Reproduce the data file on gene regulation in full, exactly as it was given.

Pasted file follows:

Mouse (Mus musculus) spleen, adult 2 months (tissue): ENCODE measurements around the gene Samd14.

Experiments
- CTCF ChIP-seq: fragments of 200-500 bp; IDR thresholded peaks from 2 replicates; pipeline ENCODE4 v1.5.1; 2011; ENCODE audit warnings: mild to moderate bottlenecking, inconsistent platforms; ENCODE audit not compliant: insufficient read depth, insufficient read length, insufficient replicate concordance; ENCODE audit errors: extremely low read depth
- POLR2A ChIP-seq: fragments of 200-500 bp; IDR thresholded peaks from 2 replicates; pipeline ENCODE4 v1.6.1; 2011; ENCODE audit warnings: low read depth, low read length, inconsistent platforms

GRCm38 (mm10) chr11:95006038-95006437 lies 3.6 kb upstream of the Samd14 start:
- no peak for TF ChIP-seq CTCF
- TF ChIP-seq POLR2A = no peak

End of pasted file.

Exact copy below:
Mouse (Mus musculus) spleen, adult 2 months (tissue): ENCODE measurements around the gene Samd14.

Experiments
- CTCF ChIP-seq: fragments of 200-500 bp; IDR thresholded peaks from 2 replicates; pipeline ENCODE4 v1.5.1; 2011; ENCODE audit warnings: mild to moderate bottlenecking, inconsistent platforms; ENCODE audit not compliant: insufficient read depth, insufficient read length, insufficient replicate concordance; ENCODE audit errors: extremely low read depth
- POLR2A ChIP-seq: fragments of 200-500 bp; IDR thresholded peaks from 2 replicates; pipeline ENCODE4 v1.6.1; 2011; ENCODE audit warnings: low read depth, low read length, inconsistent platforms

GRCm38 (mm10) chr11:95006038-95006437 lies 3.6 kb upstream of the Samd14 start:
- no peak for TF ChIP-seq CTCF
- TF ChIP-seq POLR2A = no peak